Tonight is my last night off for the next 8 days. Which, ultimately, is completely worth it for the schedule I’m securing.
But anyway. In light of this, I decided that, once The Better Half took Beasty to bed, I would take a bit of “me time”, a little Working MomCation, if you will. Which, in my case, involves several glasses of wine, a bath with a couple candles, and Norah Jones Pandora.
Tonight, there also happens to be a lighting/ thunder storm passing through the area. (Critical background detail: I adore thunder storms. I drove 5 hours to Fort Bragg several times a year almost exclusively for the off-chance of catching a good storm. We moved to Eastern Washington during prime storm season, and I swore I knew no other home…I might be exaggerating a touch, but you get my drift…)
So I finish my incredibly relaxing bath and go upstairs in my comfy robe, find myself on my gym/playroom balcony, watching this storm unfold. Clare de Lune comes on, the lighting cracks, and, one-one thousand, two-one thousand, three-one thousand, the thunder echoes. I sigh, the knots in my shoulders and neck loosening. The piano plays on, familiar as mother’s perfume, and the rain intensifies. I wonder what could possibly make this better, and Moonlit Sonata takes Debussy’s place in answer. The sky lights up and the responding thunder cracks again, and I forget everything but these sounds and the contrast of warm indoor air and soft, cool, outdoor breeze. A wild grin smears itself triumphantly across my lips, reclaiming a place in my heart I forgot existed. For a moment, the ripe tension of the storm erases all other tensions pulling at my seams. Everything hangs in beautiful balance, frozen for just a few quenching moments.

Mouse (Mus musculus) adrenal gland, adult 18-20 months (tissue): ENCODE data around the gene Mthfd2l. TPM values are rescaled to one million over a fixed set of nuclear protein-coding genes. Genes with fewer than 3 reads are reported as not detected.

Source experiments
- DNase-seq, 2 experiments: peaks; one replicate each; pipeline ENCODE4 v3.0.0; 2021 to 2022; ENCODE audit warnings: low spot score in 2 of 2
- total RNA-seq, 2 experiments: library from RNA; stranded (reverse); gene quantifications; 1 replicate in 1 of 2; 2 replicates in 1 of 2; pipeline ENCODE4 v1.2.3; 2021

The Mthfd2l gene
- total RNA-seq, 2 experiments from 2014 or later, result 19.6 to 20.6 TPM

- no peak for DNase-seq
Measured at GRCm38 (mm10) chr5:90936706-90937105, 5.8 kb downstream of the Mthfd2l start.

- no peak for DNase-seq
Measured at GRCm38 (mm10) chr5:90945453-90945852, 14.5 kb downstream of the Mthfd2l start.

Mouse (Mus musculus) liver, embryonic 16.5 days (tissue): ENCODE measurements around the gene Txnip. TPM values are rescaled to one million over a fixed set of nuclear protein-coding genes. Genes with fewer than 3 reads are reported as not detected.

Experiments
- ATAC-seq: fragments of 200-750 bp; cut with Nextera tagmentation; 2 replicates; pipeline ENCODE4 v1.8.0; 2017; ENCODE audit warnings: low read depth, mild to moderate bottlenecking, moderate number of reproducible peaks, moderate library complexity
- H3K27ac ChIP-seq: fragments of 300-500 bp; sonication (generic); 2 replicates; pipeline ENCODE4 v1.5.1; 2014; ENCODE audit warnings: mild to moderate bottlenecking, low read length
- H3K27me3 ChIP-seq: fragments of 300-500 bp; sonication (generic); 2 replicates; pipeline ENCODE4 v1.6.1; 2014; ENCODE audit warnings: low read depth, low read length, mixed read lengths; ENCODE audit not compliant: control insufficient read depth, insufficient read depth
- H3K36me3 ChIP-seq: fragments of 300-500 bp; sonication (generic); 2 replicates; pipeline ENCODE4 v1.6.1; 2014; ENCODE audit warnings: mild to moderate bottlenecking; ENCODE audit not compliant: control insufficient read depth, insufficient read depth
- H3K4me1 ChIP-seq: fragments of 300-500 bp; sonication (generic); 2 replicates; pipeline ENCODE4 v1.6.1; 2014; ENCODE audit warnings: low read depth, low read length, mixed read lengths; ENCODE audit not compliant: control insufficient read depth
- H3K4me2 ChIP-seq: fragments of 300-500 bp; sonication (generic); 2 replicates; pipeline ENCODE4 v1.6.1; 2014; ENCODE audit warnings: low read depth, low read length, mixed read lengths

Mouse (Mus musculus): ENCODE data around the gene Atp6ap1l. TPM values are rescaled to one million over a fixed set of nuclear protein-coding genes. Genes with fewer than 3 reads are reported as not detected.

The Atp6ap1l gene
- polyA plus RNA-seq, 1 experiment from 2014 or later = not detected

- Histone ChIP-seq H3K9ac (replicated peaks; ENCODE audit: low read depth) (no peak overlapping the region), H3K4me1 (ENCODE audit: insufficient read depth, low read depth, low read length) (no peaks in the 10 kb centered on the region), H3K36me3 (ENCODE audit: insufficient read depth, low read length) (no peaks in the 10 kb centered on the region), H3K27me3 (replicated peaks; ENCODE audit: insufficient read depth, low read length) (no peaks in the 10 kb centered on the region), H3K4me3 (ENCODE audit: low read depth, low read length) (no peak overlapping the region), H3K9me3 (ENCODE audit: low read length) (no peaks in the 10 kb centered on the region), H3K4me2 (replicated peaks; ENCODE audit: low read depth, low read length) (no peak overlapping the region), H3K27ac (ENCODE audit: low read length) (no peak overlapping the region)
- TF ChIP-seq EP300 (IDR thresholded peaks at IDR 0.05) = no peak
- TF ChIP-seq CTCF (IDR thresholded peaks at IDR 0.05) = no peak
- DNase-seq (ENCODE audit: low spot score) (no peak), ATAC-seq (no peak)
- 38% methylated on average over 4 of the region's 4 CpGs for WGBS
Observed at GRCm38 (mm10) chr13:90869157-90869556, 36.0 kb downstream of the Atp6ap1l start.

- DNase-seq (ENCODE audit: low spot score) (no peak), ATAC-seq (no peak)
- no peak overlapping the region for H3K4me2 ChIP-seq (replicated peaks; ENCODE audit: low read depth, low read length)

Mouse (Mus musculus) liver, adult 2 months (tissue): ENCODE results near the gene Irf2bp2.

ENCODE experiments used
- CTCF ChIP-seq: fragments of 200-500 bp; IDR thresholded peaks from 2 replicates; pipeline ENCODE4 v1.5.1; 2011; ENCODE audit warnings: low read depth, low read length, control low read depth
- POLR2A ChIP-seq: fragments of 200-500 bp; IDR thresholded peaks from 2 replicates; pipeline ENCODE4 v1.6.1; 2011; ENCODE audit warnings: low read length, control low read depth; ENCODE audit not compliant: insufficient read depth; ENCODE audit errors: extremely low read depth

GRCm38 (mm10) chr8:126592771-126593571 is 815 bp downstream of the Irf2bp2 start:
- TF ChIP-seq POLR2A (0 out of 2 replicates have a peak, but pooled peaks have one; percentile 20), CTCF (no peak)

The storm peters out, nothing but a soft drizzle to play in the background of my drift to sleep. An occasional distant lightning strike illuminates a far corner of the sky, and I know with delicious certainty of minor-key bittersweetness that this is as close to spiritual as experiences get for me.
I pause, considering, and admire the simplicity of what puts me at peace.
I can come back to this moment as often as I want.